Screen Guards
VOGUE India|June 2019
Screen Guards

Is this new dystopian Netflix series what India’s tomorrow looks like? Deepa Mehta and Huma Qureshi, two feminist forces, unite to plot the future of storytelling through one woman’s story.

Megha Mahindru

When British satirist and television auteur Charlie Brooker was asked to place his techno-dystopian show, Black Mirror, on a timeline, he stated that the futuristic drama was “the way we might be living in 10 minutes’ time if we’re clumsy.” Filmmaker and producer Deepa Mehta seem to be on the same page with her latest project, Leila, a television adaptation of Prayaag Akbar’s gripping novel, which she has co-directed with Shanker Raman and Pawan Kumar. Releasing on Netflix as a six-part series this month, Leila is the story of a mother’s (played by Huma Qureshi) search for her daughter, but ends up being a larger indictment of society, presenting unmissable parallels to contemporary Indian politics. It’s a nightmarish vision—a totalitarian government, surveillance systems, community segregation, rigid patriarchy, extreme inequality, and environmental collapse. But Mehta is right— this alternative universe isn’t so far-fetched; it captures the global unease in politics today—but what she also does is give us a heroine with hope. Mehta and Qureshi give Vogue a peek into what to expect from Leila.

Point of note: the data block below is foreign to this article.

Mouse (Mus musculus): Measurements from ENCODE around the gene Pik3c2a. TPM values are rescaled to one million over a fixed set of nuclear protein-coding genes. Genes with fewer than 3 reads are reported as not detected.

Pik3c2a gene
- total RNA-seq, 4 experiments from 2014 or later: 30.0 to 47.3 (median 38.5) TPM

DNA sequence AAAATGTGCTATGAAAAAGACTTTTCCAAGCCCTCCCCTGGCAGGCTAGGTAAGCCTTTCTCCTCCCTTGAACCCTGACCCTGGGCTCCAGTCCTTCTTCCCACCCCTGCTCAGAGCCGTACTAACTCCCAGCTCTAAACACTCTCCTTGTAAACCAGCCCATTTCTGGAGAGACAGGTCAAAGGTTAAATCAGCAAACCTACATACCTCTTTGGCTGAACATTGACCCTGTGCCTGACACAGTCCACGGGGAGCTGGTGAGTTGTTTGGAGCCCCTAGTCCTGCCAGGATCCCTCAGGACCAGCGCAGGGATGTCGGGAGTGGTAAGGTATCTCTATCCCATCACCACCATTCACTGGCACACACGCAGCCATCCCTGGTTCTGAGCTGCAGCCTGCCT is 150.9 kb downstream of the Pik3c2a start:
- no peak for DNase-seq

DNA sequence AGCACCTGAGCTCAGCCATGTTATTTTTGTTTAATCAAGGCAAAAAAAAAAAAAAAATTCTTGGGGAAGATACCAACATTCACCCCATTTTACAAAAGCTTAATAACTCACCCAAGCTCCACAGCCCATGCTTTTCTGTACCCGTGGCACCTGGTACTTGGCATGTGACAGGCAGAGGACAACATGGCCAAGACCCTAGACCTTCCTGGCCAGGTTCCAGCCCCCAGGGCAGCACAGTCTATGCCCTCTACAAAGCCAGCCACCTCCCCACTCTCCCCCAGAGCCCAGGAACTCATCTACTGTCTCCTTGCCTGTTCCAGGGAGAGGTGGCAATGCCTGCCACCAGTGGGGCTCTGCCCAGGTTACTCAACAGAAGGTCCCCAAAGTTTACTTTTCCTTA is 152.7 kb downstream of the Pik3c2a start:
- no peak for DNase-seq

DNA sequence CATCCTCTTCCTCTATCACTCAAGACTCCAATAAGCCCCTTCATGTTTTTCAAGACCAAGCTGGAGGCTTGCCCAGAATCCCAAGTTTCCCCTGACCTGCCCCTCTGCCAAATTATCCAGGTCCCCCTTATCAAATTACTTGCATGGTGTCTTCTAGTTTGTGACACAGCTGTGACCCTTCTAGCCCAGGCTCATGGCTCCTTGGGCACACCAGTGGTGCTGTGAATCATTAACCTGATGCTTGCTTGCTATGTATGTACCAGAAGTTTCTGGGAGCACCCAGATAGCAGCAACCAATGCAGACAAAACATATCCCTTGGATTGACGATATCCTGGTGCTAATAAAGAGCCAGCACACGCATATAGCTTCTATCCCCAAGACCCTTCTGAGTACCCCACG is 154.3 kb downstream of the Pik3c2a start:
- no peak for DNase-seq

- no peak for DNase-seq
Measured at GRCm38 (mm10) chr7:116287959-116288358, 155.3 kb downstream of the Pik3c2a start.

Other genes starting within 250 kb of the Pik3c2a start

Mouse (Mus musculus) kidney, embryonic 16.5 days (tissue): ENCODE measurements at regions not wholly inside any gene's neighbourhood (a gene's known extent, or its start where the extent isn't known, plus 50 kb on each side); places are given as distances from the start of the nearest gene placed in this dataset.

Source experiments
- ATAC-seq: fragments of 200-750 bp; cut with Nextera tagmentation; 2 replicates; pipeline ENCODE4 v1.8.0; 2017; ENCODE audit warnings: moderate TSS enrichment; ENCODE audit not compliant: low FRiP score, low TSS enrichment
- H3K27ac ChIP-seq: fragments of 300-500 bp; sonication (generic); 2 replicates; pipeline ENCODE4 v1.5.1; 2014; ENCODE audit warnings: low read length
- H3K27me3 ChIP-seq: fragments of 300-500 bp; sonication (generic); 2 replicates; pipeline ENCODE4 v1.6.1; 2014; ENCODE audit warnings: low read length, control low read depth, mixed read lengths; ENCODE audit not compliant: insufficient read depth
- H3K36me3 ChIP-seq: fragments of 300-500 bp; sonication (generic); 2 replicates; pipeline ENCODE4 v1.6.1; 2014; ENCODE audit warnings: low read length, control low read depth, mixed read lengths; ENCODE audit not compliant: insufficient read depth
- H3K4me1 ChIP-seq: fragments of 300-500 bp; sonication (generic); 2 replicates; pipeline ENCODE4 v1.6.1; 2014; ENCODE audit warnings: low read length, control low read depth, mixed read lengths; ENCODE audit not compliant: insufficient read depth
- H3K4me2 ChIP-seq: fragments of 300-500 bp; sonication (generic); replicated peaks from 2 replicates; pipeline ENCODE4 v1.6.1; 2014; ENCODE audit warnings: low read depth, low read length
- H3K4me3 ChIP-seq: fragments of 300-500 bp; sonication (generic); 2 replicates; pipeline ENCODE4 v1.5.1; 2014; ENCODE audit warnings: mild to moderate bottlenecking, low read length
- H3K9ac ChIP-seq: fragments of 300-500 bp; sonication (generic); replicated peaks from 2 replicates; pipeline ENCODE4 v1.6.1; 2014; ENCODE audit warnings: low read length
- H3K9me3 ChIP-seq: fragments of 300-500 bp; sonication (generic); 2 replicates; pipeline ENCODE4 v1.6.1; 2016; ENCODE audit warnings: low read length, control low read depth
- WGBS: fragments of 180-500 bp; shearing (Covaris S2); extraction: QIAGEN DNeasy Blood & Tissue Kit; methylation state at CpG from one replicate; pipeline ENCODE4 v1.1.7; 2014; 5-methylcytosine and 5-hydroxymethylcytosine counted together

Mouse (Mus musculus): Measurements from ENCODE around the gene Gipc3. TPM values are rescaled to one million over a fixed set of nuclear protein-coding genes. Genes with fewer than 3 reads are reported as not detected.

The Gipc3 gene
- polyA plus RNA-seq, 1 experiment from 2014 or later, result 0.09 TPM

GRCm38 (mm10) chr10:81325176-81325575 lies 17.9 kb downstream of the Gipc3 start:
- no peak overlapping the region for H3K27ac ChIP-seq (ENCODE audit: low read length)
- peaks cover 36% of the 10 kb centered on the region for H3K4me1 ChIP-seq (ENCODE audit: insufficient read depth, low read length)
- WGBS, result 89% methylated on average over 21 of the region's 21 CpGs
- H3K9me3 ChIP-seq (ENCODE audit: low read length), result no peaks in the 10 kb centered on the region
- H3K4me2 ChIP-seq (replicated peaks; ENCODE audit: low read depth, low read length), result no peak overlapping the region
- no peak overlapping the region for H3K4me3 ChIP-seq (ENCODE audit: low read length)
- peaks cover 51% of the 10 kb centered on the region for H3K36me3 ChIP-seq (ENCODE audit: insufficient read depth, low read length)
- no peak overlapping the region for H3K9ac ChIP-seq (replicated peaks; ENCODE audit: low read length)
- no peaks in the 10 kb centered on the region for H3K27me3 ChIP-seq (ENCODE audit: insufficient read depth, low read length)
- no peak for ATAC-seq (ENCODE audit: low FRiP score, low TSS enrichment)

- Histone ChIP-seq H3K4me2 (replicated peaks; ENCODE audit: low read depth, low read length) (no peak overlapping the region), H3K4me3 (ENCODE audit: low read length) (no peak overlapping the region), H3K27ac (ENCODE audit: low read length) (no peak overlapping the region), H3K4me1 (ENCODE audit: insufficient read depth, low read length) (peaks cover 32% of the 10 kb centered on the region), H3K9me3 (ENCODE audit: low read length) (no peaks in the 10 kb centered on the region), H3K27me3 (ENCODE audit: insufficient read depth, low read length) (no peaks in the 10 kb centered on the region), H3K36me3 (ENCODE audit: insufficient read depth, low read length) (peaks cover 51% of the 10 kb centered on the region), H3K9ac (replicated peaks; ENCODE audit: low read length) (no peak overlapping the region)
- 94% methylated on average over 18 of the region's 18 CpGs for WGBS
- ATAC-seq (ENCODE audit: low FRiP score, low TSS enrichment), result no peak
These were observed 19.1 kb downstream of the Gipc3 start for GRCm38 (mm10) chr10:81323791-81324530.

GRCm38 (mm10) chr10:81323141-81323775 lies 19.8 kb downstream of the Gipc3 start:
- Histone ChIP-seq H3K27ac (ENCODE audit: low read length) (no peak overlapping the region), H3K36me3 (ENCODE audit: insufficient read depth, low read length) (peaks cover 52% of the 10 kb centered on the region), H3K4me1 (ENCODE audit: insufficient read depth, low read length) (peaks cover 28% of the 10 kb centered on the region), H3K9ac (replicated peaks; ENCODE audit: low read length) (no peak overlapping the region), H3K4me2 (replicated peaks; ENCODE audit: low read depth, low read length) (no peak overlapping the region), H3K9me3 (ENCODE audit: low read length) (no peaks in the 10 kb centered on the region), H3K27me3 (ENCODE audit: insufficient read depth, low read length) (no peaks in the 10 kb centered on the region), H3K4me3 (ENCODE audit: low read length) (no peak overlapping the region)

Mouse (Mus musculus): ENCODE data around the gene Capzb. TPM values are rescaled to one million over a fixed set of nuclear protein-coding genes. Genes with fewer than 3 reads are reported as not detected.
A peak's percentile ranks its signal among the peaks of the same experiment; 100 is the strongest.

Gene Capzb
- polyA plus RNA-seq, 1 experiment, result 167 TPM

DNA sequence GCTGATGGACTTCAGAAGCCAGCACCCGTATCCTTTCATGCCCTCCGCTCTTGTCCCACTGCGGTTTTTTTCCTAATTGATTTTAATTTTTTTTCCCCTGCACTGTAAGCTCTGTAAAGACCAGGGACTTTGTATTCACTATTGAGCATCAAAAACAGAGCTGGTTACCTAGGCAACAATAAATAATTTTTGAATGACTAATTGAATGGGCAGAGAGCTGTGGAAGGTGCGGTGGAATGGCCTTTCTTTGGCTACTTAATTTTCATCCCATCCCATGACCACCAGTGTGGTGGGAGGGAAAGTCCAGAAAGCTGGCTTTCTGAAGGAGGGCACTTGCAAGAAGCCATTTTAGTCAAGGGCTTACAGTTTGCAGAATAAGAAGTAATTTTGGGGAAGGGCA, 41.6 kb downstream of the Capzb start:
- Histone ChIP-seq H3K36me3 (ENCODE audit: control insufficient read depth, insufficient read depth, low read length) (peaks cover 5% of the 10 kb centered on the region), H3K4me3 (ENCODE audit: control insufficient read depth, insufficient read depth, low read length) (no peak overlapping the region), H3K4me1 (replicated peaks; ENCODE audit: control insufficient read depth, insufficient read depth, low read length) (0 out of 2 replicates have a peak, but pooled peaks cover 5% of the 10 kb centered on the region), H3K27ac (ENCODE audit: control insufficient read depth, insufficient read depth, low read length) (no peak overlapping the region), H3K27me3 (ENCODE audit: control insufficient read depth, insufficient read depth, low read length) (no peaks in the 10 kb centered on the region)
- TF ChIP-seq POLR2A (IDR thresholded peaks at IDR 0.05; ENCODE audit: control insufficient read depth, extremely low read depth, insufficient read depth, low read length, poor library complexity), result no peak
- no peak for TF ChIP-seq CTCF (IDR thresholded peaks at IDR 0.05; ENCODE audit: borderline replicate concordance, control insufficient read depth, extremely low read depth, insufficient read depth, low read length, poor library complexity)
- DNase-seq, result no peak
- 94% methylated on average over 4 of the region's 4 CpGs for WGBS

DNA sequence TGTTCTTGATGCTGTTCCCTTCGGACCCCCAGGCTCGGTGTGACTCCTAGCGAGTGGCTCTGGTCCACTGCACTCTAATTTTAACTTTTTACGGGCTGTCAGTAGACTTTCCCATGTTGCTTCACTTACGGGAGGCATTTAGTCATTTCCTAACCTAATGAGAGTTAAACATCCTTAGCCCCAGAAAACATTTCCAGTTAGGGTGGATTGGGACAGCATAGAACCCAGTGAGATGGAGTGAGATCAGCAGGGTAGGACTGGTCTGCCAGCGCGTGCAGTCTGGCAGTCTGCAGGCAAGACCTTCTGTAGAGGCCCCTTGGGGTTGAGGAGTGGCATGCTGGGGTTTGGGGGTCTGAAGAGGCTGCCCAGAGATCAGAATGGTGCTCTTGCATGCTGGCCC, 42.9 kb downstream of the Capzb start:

Megha Mahindru: What made you want to adapt the book into a series?

Deepa Mehta: I knew I had to do Leila because I fell in love with the book. It is women-oriented; it is about the triumph of women and revolves around how the protagonist, Shalini, goes about not only finding her daughter but also herself, against all odds. I think even if I’d been given to direct the pilot of Leila 10 or 20 years ago, I’d have still done it. Somewhere, through my voice, I am contributing to a discussion that is extremely important to me.


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June 2019